The Effect of “Novelty Input” and “Novelty Output” on Boredom During Home Quarantine in the COVID-19 Pandemic: The Moderating Effects of Trait Creativity
Frontiers in Psychology 11 (2020)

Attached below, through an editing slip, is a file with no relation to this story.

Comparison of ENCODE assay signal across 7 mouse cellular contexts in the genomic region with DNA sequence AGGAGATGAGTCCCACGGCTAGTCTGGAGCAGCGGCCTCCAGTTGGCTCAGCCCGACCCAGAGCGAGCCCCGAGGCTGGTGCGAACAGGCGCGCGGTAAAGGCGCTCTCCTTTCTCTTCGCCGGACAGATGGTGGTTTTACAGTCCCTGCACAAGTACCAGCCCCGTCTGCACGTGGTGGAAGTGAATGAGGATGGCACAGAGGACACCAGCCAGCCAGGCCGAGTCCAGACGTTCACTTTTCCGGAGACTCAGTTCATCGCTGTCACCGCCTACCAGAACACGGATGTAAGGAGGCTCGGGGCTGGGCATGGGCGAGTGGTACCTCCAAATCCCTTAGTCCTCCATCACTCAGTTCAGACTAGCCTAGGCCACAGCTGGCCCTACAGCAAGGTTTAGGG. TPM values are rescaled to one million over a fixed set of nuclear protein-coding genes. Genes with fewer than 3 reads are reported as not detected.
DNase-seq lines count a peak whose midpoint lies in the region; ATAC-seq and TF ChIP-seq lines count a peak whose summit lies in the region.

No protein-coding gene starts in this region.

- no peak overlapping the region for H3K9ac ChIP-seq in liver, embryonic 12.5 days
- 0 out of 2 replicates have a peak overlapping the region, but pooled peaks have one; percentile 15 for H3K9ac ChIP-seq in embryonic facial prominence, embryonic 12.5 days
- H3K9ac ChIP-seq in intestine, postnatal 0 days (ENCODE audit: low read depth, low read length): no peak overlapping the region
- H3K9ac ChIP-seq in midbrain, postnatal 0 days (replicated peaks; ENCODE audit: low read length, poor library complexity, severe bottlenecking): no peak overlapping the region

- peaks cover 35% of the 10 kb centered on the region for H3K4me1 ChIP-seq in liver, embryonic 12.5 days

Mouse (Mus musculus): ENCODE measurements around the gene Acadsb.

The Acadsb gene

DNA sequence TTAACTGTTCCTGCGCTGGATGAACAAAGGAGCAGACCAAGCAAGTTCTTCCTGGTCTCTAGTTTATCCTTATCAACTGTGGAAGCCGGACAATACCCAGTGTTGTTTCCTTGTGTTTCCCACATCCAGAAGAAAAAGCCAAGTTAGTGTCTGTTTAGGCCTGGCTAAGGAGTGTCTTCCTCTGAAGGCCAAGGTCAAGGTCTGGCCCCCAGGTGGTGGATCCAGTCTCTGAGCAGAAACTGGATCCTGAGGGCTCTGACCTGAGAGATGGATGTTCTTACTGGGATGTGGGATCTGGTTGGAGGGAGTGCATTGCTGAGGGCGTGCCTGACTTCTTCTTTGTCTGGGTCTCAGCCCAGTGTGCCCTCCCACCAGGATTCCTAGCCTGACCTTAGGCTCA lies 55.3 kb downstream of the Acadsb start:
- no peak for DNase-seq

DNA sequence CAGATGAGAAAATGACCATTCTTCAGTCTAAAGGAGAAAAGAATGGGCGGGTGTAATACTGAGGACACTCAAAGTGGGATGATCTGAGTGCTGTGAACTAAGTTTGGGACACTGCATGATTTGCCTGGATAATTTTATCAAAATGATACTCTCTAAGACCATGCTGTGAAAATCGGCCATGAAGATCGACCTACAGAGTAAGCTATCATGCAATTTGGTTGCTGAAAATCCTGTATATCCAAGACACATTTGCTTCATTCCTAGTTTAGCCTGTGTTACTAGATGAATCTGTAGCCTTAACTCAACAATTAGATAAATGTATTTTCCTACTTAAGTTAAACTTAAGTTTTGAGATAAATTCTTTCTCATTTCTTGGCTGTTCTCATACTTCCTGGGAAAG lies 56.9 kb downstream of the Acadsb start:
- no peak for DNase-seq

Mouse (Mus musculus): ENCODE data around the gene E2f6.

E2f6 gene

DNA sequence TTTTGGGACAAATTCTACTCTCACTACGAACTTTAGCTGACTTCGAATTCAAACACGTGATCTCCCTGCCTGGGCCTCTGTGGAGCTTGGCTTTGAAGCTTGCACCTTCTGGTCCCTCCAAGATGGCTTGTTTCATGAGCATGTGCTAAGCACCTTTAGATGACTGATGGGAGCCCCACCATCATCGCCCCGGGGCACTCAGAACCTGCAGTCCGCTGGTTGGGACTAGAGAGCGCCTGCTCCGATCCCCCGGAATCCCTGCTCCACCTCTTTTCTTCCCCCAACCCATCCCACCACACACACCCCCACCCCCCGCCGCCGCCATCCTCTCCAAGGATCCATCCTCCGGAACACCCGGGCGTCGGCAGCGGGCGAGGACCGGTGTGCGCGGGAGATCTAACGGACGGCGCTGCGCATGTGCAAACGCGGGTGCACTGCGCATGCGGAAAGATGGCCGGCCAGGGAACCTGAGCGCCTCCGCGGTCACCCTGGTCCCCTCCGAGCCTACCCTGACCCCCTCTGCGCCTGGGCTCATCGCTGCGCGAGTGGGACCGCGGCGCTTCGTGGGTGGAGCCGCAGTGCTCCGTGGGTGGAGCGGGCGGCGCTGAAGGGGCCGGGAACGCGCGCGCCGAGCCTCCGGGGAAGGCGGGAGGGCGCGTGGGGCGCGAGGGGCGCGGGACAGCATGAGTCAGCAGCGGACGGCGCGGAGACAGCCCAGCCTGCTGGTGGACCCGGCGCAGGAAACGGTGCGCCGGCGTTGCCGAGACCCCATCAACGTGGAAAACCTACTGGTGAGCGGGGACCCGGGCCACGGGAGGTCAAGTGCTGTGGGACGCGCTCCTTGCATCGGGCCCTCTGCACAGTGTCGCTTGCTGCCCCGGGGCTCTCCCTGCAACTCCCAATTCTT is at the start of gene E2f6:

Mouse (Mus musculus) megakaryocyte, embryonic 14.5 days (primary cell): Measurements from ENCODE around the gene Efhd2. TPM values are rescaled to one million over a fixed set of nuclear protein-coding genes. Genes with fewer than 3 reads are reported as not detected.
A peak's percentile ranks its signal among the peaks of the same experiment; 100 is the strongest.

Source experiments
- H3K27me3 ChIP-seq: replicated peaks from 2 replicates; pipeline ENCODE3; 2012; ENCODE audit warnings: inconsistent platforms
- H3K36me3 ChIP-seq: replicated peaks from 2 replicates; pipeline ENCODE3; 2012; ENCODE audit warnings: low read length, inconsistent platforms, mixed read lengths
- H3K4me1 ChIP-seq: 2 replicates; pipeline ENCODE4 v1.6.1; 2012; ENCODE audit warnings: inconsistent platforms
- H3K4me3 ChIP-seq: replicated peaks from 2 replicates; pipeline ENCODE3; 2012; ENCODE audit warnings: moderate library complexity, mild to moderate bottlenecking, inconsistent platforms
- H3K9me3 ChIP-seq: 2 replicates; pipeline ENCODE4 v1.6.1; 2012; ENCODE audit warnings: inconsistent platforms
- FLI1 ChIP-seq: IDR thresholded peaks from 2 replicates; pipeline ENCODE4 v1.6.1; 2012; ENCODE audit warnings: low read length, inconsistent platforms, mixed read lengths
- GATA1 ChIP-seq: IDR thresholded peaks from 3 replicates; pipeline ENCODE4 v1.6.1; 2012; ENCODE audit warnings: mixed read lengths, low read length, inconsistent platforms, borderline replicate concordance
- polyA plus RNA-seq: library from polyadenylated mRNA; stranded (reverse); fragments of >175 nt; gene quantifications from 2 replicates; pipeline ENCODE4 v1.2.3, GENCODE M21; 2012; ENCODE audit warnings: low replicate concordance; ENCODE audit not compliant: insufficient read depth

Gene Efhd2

AbstractGovernments have adopted strict home quarantine measures during the COVID-19 pandemic. A monotonous, barren, and under-stimulating environment can cause state boredom, and people often deal with boredom via novelty-seeking behavior. Novelty-seeking behavior can be divided into “novelty input” and “novelty output.” The former refers to obtaining novel information such as browsing the Web; the latter refers to engaging in creative behavior such as literary creation. This study explores the relationship between two types of novelty-seeking behavior and individual state boredom during home quarantine, along with the moderation effect of trait creativity. The study sample consists of 582 Chinese college students who were quarantined at home during the COVID-19 pandemic. Participants completed the Multidimensional State Boredom Scale, the Williams Creativity Aptitude Test, and self-compiled questionnaires of novelty input and novelty output. The results show that there is no significant relationship between novelty input or novelty output and boredom during the COVID-19 quarantine. Trait creativity is found to negatively moderate the relationship between the two means of novelty seeking and boredom. Specifically, novelty output negatively predicts the state boredom of individuals with high creativity, while novelty input positively predicts the state boredom of individuals with low creativity. Our findings suggest that different novelty-seeking behaviors may have different effects on the boredom level of individuals with high versus low creativity during quarantine. During a quarantine period, individuals should avoid excessively engaging in novelty input behaviors aimed at escaping boring situations.
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